Hearing Loss and Central Auditory Processing

60 Hearing Aids

Learning Objectives

Understand which hearing aids are most effective in what cases of hearing loss and why.

Know the main features of hearing aids.

Be able to discuss the prevalence of hearing aids.

Hearing aids amplify sound, so they rely on functioning hair cells. Hearing aids do not restore normal hearing when used to treat sensorineural loss, because the effects of neural damage are so complicated. Given the mechanical nature by which the sound wave stimulus is transmitted from the eardrum through the ossicles to the oval window of the cochlea, some degree of hearing loss is inevitable. With conductive hearing loss, hearing problems are associated with a failure in the vibration of the eardrum and/or movement of the ossicles. These problems are often dealt with through devices like hearing aids that amplify incoming sound waves to make vibration of the eardrum and movement of the ossicles more likely to occurs.


Fig.6.7.1. Hearing aids can sit on the inside, or outside of the ear so they are less obvious to the people around. (Credit: Mark Paton. Provided by: Unsplash. License: CC-BY)

Modern hearing aids have, in addition to basic sound amplification, these features: amplitude compression (mimicking the natural compressive response of the inner ear, which you lose when you lose OHC; this reduces Loudness Recruitment), and noise reduction—a filtering algorithm that tries to take out background noise. Noise reduction improves comfort but doesn’t improve speech intelligibility, and the algorithm doesn’t know which sound you’re trying to pick out and might reduce the wrong sound. Current research is trying to use brain-steering: an EEG signal can detect which speech sound you’re paying attention to, and this can be used to control amplification. Maybe someday.

Styles of Hearing Aids:

Behind-the-ear (BTE) aids have most parts contained in a small plastic case that rests behind the ear. The case is connected to an earmold or an earpiece by a piece of clear tubing. This style is often chosen for young children because it can accommodate various earmold types, which need to be replaced as a child grows. Also, BTE aids are easy to clean and handle, and are relatively sturdy.

“Mini” BTE, or receiver in canal (RIC) aids are a type of BTE aid that fits behind the ear, but is typically smaller in size. A narrow tube is used to connect the aid to the ear canal. Mini BTEs may have a smaller earpiece for insertion, but may also use a traditional earmold. These earpieces may reduce the occlusion effect in the ear canal—a plugged up sensation that causes a hearing aid user’s voice to sound louder inside the head—and increase comfort, reduce feedback, and address cosmetic concerns for many users.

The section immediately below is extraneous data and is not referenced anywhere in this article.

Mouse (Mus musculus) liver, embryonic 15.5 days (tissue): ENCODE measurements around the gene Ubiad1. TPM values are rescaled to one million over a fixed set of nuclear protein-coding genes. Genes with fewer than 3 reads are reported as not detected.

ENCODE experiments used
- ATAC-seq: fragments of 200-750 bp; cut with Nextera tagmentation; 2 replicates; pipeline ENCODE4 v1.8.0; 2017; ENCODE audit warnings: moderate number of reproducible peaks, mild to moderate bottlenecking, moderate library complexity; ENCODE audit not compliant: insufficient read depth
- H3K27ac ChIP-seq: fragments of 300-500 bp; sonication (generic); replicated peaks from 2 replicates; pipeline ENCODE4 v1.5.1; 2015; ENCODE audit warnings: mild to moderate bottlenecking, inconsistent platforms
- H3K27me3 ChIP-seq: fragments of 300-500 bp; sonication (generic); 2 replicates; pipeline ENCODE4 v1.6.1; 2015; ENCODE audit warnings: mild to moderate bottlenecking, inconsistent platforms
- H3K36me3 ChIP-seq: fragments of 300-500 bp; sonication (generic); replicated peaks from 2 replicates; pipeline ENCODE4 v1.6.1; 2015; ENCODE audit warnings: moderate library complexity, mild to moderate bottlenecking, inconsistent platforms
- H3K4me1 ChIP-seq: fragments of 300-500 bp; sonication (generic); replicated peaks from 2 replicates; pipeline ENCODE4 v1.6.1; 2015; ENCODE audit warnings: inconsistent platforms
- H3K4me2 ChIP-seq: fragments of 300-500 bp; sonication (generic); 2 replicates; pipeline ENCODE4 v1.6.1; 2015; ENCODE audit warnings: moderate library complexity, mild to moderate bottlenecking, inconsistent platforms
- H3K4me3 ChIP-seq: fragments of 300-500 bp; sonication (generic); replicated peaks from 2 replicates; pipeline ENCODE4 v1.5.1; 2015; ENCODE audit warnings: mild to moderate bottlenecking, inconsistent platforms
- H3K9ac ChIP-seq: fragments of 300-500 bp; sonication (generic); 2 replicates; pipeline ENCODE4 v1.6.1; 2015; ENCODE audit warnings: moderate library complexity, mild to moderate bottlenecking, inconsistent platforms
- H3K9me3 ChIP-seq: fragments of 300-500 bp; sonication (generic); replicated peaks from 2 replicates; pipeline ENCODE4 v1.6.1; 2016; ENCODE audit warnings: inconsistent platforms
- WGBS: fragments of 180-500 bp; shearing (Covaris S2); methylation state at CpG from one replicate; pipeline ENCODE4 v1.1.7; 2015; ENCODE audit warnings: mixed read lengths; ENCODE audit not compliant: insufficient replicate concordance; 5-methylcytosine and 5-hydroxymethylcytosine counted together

In-the-ear (ITE) aids have all parts of the hearing aid contained in a shell that fills in the outer part of the ear. The ITE aids are larger than the in-the-canal and completely-in-the-canal aids, and may be easier to handle than smaller aids.

In-the-canal (ITC) aids and completely-in-the-canal (CIC) aids are tiny cases that fit partly or completely into the ear canal. They are the smallest hearing aids available and offer cosmetic and some listening advantages. However, their small size may make them difficult to handle and adjust.

Only about a quarter of the people who would benefit from hearing aids actually use them. Adoption rates are higher (30-40%) in countries like Norway where insurance covers hearing aids. These low rates may be due to the $2k-$3k price tag that insurance often may not cover. Another thing that keeps adoption rates down is that they really don’t help in all situations. On the bright side, new FDA regulations are coming out that might create over-the-counter hearing aids and bring down the price!


OpenStax, Psychology Chapter 5.4 Hearing
Provided by: Rice University.
Download for free at http://cnx.org/contents/4abf04bf-93a0-45c3-9cbc-2cefd46e68cc@5.103.
License: CC-BY 4.0
Adapted by: Grace Cumming & Kori Skrypek

U.S. Food and Drug Administration (FDA), Types of Hearing Aids
Provided by: U.S. Department of Health and Human Services
Download for free at https://www.fda.gov/medical-devices/hearing-aids/types-hearing-aids#2
License: Creative Commons CC0 1.0 Universal
Adapted by: Elle Woog

Cheryl Olman PSY 3031 Detailed Outline
Provided by: University of Minnesota
Download for free at http://vision.psych.umn.edu/users/caolman/courses/PSY3031/
License of original source: CC Attribution 4.0
Adapted by: Kori Skrypek


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Introduction to Sensation and Perception Copyright © 2022 by Students of PSY 3031 and Edited by Dr. Cheryl Olman is licensed under a Creative Commons Attribution 4.0 International License, except where otherwise noted.

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